13. This knight has a brown but black-snouted watchdog atop his helm. Its eyes blaze and a growling noise comes from within it whenever it is in the presence of opium, gunpowder, methanol, and other unchivalrous things. Alas, this knight is on the brink of corruption. 14. A huge, bronze scorpion rests atop this knight’s head. When it is boiled in the knight’s own helmet, it comes to life again. When plucked from the pot and dropped by the tail, it will move straight forward and attack whatever it comes near. It carries the essence of this boiling within itself, and its poison will boil in the blood it touches. 15. There is a large, white, friendly spotted dog atop this knight’s helmet, It’s mouth is open and its tongue hangs out. When something roughly pencil-sized is placed in this dog’s mouth, the mouth will close and hold it fast. This is mechanical. The knight’s preferred use of this is to grip the handle of a small lantern for night journeys, but the knight has used it to hold an improvised umbrella, his quill, and a rose from a favored lady. 16. A teakettle. This is not considered glorious or fearsome but it serves an obvious purpose; the helmet can be placed conveniently over the fire, and this very practical and conscientious knight is not interested in what irresponsible dandies think of him. 17. A huge quantity of hair in a brilliant variety of colors; a round updo is currently formed with several braids hanging down the knight’s crimson cloak; one blonde, one brown, one ginger. In his younger days this knight collected locks of hair from maidens who would be his inamorata for the tourney’s hour; but as his favor with the highest courts waned, his time was spent more and more with poor peasant girls, whose locks he now treasures where he once laughed at the silky stands of nobility. Alas, this knight’s fortunes did not fall for any lack of derring-do; unbeknownst to him, he fell from grace because he left goddamned fucking hairs all over the fucking place. 18. A black cat, perched with eyes half-lidded, tail wrapped around the helmet. Nobody wants to make this cat move because when will it sit like that again? Get the easel! 19. A Jack o’ Lantern. The knight is a welcome sight when he rides through villages at night, for he updates the carve of his pumpkin seasonally or as the mood strikes him. For tournaments he prefers elaborate designs such as octopi or hydras, torchlit; when traveling about the country, he contents himself with interesting but prosaic designs such as open books, flocks of birds, and sheep on the hillside, lit by a candle. There are several farmers who grow pumpkins for his preferred specifications for tournaments, but for general purposes he will buy appropriately sized examples from the common farmer he meets upon the way. Alas, the malign correlations of the jack o’ lantern are not entirely out of place for this knight; for when he defeats a foe upon the high road, he takes his chisel and gimlet to the face of his fallen adversary; and not all are killed by his handiwork. 20. A castle. Somewhat unremarkable from the outside, this knight loves to take his helmet off, open up the castle by its hinge and show people the incredibly intricate cross-section he’s created within. Details include hidden spies, prisoners rotting in oubliettes, and peasants defecating at long range into pits crewed by gong farmers. The castle is the knight’s life work and should it be smashed in the lists, this knight will take one last look at it before falling upon his sword. 21. A yellow and black rattlesnake with long, dusty white fangs exposed. These fangs were created by the Hermetic society; powdered ivory pressed with a powerful coagulating agent. When this cruel knight has unhorsed a foe and seized his arms, he asks no further bounty but that the supplicant must pay homage to the serpent by pressing some part of his body into its fangs; relieved, most comply immediately. 22. A winged stone gargoyle. At night, when the thunder is crashing and the wind blows leaf from limb, when the rain lashes this gargoyle and strange lunar mist plays across all God’s creation, this knight is proud as shit of this gargoyle. 23. A crown of ships; a golden ring with tiny vessels of every precious stone at regular intervals along the rim. Set into an angular gray helmet bearing heavy red eyes, blazing light needlessly but terrifyingly, above a skull-jawed vocoder; this was the reward for the first to board a capital ship. Captain Cabinisi of the Astronaval Boarding Regiment had been the same as the others; his EVA armor black with chalky white handprints here and there, or painted with grim red bloodstains, or inlaid with snakescale, which always made them jump. But he earned this crown when he first laid hands upon the AI lovers’ dreadnought, hacked the sensors himself, cut the hull himself, nerve gassed the HVAC himself, and melted the command staff with a flash-DEP himself while his squad waited for his orders. Hahahahaha! 24. A second helm on top of the first. People think it looks idiotic but they’re wrong; it is very, very practical for this knight. 25. A beautiful little crib. The wood is rich, dark and tropical, the pillow goosedown, the blankets arabesque. This knight’s wife is expecting, and when their child is born, it will rest in this crib.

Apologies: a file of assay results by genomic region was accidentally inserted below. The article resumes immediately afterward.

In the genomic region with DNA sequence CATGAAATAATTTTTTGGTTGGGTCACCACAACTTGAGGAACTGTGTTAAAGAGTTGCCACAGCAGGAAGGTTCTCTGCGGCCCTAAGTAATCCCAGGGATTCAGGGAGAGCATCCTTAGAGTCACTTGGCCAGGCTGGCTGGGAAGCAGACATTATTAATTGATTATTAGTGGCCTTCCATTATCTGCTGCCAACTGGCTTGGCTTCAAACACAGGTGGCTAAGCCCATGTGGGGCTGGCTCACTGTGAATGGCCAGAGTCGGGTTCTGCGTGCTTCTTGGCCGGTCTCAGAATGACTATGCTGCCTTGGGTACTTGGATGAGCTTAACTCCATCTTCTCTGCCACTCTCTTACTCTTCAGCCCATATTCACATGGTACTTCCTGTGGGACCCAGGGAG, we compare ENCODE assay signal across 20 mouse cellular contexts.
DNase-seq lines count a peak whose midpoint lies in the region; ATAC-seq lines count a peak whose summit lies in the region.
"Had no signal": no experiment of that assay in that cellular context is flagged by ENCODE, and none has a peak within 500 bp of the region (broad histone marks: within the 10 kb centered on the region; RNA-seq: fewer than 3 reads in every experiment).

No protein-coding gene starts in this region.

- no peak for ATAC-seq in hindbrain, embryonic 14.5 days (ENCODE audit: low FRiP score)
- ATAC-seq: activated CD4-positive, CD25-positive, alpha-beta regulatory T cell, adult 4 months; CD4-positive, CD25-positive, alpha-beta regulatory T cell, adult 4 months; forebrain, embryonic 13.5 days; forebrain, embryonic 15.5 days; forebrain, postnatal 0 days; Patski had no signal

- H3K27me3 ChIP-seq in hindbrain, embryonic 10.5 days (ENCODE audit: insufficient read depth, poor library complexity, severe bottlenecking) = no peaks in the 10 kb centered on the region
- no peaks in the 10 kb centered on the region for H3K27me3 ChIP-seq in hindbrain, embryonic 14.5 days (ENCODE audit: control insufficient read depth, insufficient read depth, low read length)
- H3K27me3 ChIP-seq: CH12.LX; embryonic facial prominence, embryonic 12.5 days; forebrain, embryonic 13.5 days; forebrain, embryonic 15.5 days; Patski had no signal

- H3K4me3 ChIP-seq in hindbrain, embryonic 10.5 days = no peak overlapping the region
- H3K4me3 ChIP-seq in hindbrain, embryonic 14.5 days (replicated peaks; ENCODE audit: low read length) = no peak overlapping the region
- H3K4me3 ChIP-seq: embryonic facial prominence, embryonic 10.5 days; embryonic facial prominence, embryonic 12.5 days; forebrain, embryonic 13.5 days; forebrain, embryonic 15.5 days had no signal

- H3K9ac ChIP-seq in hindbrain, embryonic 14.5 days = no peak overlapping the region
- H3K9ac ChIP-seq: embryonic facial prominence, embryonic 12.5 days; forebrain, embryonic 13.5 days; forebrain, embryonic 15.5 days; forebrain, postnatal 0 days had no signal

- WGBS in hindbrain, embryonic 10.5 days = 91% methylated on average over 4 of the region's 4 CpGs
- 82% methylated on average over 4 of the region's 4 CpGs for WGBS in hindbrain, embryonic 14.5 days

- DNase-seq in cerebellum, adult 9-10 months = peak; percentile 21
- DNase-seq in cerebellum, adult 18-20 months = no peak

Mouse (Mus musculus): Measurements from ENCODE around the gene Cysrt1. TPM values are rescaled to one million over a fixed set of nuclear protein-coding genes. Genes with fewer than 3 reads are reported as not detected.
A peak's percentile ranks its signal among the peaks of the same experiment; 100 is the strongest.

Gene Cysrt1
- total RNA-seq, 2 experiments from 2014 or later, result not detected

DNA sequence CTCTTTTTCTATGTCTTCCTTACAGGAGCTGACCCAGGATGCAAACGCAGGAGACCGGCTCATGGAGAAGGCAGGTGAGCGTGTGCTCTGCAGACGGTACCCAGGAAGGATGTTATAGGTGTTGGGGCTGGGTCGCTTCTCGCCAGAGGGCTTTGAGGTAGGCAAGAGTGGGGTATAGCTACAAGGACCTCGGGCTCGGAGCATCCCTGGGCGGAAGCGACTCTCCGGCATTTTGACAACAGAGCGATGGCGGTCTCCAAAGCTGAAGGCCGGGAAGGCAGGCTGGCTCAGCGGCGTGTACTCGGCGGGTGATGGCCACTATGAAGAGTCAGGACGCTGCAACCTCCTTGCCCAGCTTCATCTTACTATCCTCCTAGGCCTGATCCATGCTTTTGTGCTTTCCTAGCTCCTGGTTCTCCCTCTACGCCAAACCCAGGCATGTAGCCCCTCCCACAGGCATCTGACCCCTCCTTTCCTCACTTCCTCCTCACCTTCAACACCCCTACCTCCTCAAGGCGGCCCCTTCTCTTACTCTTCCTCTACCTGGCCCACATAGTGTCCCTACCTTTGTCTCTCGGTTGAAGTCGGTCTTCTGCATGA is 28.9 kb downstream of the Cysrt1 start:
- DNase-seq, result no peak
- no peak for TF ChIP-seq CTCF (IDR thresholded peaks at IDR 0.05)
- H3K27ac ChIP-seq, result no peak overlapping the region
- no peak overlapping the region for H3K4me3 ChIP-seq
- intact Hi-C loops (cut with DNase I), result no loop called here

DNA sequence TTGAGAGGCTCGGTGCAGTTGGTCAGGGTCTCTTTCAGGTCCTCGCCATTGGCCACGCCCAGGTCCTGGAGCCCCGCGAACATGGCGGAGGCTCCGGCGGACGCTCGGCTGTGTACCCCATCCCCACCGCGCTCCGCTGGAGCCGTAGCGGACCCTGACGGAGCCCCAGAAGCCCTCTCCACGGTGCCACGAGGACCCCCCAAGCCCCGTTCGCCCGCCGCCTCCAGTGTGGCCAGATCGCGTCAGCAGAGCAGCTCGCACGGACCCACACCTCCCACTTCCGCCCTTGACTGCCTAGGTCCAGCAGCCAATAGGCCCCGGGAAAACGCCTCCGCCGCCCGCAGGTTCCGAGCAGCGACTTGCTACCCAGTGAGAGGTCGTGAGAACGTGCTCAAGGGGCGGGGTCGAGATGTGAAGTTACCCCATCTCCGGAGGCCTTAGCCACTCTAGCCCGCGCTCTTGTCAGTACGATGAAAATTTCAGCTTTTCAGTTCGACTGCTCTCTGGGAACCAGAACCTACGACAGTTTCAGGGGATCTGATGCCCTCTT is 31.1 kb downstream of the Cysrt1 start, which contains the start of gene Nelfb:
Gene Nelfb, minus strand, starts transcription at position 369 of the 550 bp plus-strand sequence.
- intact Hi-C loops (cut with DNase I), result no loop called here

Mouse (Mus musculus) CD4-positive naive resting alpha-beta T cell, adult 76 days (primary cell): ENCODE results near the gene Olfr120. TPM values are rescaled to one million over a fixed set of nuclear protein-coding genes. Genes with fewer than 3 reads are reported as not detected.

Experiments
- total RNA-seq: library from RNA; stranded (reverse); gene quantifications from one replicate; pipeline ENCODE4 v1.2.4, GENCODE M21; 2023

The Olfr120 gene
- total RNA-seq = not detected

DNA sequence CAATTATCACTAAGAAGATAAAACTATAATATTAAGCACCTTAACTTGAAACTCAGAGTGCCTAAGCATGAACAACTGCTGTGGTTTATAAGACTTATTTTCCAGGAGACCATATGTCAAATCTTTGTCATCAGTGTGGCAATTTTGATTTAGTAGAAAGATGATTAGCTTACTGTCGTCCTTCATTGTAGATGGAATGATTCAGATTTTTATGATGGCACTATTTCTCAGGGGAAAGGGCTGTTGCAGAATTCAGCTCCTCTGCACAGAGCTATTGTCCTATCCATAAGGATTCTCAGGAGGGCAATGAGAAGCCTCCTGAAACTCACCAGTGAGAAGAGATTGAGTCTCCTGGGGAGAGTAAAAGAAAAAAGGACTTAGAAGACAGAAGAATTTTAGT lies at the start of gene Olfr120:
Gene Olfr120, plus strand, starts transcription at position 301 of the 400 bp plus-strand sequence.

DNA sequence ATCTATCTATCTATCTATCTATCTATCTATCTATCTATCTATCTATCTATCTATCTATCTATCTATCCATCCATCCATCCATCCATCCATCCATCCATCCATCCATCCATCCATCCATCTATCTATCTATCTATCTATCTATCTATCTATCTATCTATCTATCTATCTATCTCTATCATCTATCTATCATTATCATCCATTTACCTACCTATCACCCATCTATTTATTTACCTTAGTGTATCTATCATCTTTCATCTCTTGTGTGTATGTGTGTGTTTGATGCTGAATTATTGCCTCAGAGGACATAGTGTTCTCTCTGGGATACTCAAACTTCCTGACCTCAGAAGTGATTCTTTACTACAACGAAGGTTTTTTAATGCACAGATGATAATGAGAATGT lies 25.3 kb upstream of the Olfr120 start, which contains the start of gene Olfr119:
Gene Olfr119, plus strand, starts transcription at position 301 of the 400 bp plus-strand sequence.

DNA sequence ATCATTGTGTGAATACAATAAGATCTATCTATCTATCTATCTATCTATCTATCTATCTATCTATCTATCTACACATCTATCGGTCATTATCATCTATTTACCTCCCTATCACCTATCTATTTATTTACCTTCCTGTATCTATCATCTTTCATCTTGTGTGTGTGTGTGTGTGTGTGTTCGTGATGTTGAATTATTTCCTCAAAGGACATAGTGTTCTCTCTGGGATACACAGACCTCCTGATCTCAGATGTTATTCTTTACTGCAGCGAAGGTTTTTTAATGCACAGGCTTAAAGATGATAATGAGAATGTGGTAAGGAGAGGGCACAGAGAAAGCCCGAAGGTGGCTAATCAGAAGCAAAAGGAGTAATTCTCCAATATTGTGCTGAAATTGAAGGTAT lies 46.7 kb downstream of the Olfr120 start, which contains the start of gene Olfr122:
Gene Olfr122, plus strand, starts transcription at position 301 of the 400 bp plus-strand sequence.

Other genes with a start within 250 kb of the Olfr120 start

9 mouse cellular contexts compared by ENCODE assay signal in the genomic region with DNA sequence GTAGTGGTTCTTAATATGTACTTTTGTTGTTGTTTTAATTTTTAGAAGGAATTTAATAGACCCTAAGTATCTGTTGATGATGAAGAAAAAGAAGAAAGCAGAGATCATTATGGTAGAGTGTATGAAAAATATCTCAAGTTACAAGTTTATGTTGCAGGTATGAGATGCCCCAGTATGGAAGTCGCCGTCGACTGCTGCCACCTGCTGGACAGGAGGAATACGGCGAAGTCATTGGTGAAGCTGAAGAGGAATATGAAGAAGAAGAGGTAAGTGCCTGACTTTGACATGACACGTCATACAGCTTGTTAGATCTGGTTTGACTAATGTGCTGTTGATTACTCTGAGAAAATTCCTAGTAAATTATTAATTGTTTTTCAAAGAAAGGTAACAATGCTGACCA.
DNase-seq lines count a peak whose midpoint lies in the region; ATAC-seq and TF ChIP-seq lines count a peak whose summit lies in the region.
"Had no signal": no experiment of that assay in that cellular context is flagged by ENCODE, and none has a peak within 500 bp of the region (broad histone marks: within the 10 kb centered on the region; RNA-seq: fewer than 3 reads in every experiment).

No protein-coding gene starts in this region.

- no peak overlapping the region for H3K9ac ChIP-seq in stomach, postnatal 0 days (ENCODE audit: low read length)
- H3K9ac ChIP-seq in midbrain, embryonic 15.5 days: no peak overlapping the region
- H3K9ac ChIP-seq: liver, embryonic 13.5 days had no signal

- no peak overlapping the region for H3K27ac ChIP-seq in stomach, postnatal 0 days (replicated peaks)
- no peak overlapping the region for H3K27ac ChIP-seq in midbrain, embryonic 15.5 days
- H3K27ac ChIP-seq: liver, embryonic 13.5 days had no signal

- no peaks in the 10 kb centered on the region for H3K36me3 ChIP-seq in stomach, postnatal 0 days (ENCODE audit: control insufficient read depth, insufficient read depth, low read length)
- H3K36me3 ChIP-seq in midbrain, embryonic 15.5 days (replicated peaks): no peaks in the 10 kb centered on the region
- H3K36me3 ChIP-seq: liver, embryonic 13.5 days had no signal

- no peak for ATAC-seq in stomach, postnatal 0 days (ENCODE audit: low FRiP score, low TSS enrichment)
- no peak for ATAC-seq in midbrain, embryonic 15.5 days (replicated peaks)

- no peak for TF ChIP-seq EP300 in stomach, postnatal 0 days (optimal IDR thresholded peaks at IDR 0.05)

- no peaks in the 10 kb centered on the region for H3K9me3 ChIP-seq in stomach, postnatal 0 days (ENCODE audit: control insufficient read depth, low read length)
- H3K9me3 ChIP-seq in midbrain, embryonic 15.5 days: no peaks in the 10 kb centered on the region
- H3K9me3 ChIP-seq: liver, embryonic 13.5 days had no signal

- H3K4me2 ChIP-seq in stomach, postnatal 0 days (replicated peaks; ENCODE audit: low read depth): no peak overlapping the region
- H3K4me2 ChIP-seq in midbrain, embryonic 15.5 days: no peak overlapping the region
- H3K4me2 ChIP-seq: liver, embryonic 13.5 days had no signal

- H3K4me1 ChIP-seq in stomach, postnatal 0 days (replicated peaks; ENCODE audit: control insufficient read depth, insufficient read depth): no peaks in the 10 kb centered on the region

And then this one actually kicked the process off: A painter knight whose helmet contains integrally or has perched upon it a segmented wooden block in which a number of paintbrushes, picks and stick-sponges rest, each of which is connected by a delicate red cord to a hinge on the helmet. Each paintbrush has a large and unusual grip for one’s fingers built into it, so that the knight can quickly identify which is which even if he is wearing gauntlets. It also makes it easy for him to recognize his brushes when they’ve been stolen; woe betide the hands of the knave that carry such ill-portended tools.

(Credit to Stephen Biesty for #20)


  1. No. 16 seems like something Carrol's White Knight would be carrying around. No. 14 and No. 21 are perfect in their villainous ferocity. No. 20 is fascinating as a vignette.

    No. 4 suggests the Ten Commandments. Which suggests the Ark of the Covenant. Which suggests a helmet crest that can down a Near Eastern city's walls and melt an SS Officer at fifty yards.....

    1. Thanks for weighing in! Truly venomous, yes?
      I could see the creation of miniatures being a common practice in medieval times, but examples of such are unlikely to have survived the times. More recently, I remember there was a British crew in Spanish captivity who created a scale model of their ship while in prison, something like 6' x 6'. I saw a picture of it and it was damn good

      You're right about the ten commandments! I was trying not to call them to mind actually but it's difficult when one is dealing with a grave stone tablet and a figure of judgement. The knight is supposed to be more of a mercenary, but actually I suppose associations with rules and divine wrath are not so bad when it comes to a character who brings death to those who breach legitimate laws. You make a good point following that, actually; it is rare to see helmets with magical/divine attack powers outside obscure 3.5 D&D books, but with the head's connection to light and cognition it is a perfectly good source for energy attacks; sort of a mythologized alternative to laser eyes